Animal Rescue Associates, Inc.

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Animal Abuse

Animal Abuse and Neglect

When you see a dog stuck on a chain for days or come across a web site that glorifies animal suffering, your action is critical to stopping it!

What is animal cruelty?

Animal cruelty encompasses a range of behaviors harmful to animals, from neglect to malicious killing. Most cruelty investigated by humane officers is unintentional neglect that can be resolved through education. Intentional cruelty, or abuse, is knowingly depriving an animal of food, water, shelter, socialization, or veterinary care or maliciously torturing, maiming, mutilating, or killing an animal.

Why is it a concern?

All animal cruelty is a concern because it is wrong to inflict suffering on any living creature. Intentional cruelty is a particular concern because it is a sign of psychological distress and often indicates that an individual either has already experienced violence or may be predisposed to committing acts of violence.

Is there any evidence of a connection between animal cruelty and human violence?

Absolutely. Many studies in psychology, sociology, and criminology during the last 25 years have demonstrated that violent offenders frequently have childhood and adolescent histories of serious and repeated animal cruelty. The FBI has recognized the connection since the 1970s, when its analysis of the lives of serial killers suggested that most had killed or tortured animals as children. Other research has shown consistent patterns of animal cruelty among perpetrators of more common forms of violence, including child abuse, spouse abuse, and elder abuse. In fact, the American Psychiatric Association considers animal cruelty one of the diagnostic criteria of conduct disorder.

Why would anyone be cruel to animals?

There can be many reasons. Animal cruelty, like any other form of violence, is often committed by a person who feels powerless, unnoticed, and under the control of others. The motive may be to shock, threaten, intimidate, or offend others or to demonstrate rejection of society's rules. Some who are cruel to animals copy things they have seen or that have been done to them. Others see harming an animal as a safe way to get revenge on someone who cares about that animal.

What happens when authorities prosecute an animal cruelty case?

Depending on the severity of the case, individuals found guilty may be imprisoned. Appropriate sentencing can also include individual or family counseling, community service, or diversion programs. It is rarely the goal of the authorities to imprison a child for cruelty to animals. Law enforcement officers and judges recognize that cruelty to animals is one part of a complex problem. Sometimes the official response to animal cruelty provides a family its first opportunity to get help.

Can reports be made anonymously?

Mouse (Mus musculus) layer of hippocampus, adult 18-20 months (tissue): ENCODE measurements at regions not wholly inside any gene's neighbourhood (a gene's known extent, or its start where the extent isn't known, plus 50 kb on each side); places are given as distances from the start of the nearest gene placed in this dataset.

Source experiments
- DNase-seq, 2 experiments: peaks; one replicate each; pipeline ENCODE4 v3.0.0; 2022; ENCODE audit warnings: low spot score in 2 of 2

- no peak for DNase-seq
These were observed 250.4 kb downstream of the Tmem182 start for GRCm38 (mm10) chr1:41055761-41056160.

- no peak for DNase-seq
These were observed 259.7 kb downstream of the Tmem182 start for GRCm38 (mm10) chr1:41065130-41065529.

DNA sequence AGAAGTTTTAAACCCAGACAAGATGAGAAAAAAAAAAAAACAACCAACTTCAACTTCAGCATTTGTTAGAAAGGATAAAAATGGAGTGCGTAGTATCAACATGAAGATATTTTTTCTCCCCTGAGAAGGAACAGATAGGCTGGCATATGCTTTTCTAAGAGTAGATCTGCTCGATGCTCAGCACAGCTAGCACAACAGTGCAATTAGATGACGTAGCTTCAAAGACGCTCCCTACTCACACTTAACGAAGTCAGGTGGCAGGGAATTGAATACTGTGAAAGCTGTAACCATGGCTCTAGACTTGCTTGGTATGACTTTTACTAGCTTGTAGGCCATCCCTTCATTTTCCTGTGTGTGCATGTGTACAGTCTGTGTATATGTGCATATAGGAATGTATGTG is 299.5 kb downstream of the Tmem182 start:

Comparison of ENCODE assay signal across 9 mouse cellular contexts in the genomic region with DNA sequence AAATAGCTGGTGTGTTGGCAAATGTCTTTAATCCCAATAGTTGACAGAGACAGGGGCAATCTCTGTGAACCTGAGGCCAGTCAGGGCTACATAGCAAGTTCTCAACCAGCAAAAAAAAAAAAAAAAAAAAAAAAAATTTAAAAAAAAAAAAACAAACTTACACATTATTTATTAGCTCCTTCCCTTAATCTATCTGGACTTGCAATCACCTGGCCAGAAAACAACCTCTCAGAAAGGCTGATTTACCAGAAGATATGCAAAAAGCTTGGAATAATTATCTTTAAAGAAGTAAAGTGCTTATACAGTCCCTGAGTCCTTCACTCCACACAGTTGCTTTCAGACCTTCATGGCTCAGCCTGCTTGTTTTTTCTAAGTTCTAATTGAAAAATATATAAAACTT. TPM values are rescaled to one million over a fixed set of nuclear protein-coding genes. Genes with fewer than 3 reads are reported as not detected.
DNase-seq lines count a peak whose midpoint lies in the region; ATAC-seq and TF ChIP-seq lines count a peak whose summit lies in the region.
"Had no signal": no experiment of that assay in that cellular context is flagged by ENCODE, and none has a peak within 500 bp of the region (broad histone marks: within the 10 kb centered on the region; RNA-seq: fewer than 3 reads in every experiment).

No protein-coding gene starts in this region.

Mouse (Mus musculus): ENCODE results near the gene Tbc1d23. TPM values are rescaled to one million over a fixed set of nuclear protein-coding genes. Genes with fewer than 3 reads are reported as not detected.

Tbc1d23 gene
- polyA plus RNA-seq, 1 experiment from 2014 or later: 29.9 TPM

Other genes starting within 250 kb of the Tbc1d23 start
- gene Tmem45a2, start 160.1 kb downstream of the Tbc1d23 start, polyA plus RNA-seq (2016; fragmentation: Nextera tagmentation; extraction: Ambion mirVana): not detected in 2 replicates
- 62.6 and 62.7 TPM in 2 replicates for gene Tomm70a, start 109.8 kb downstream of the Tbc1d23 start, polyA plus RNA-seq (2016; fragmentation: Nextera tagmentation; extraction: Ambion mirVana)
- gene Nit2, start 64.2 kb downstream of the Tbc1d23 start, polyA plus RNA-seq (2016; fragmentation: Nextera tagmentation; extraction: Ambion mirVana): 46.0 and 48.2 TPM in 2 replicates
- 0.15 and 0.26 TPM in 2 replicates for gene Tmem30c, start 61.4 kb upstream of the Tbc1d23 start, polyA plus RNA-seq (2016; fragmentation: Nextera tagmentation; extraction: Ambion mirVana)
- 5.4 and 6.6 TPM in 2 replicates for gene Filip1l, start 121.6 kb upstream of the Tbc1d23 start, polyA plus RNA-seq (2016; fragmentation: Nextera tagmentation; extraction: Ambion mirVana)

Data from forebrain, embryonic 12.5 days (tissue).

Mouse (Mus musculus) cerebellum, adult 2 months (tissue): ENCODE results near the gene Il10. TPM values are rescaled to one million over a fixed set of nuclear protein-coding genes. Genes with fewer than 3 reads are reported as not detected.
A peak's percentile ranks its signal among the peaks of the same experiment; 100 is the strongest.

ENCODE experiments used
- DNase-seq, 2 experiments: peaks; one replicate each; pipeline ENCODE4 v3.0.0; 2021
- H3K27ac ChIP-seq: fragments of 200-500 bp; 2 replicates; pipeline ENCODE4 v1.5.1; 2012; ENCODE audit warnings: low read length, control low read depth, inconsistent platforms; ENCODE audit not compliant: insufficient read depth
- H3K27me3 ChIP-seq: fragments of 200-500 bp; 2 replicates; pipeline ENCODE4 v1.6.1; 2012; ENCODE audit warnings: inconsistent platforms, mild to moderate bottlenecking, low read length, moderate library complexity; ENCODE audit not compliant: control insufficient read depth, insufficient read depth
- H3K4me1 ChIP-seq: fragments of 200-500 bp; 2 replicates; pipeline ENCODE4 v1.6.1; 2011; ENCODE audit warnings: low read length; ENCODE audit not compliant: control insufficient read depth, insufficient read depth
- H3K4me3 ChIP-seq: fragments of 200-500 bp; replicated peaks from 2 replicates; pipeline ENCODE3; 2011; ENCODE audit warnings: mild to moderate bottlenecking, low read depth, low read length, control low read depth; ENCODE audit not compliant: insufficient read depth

While many jurisdictions will respond to an anonymous complaint, successful prosecutions often depend on an identifiable witness who can authenticate evidence.

 Some Resources for Locating a Shelter

Please contact Animal Rescue of Illinois at anytime regarding questions on adoption!

Reporting Animal Abuse and Neglect

What should I do if I witness an animal being mistreated?


If you witness animal abuse or neglect, please contact your local humane society, animal shelter, or animal control agency immediately. In most areas, those agencies have the authority to enforce state and local laws related to animals and the capability to investigate and resolve these situations. They rely on concerned citizens to be their eyes and ears in the community and to report animal suffering. You can choose to remain anonymous, although giving your name to your humane agency will enable that group to follow up with you when necessary. 

These dedicated agencies have the important job of ensuring that animals in their jurisdiction receive proper food, water, and shelter, and are protected from abandonment and cruel treatment.  The prevention of cruelty to animals represents the core mission of many local animal care organizations. Investigation requests can come from members of the community or other law enforcement agencies.

How are complaints investigated?

While the exact process may vary depending on the local laws and procedures, an officer will look into the complaint to see if animal cruelty statutes have been violated. If in fact a violation has occurred, the officer may speak with the owner and issue a citation and give the owner a chance to correct the violation.

The majority of cruelty complaints stem from simple neglect of the animal, rather than deliberate abuse.  The humane officer's biggest role is as an educator—informing well-meaning, but unknowledgeable, pet owners of the proper care of their pets.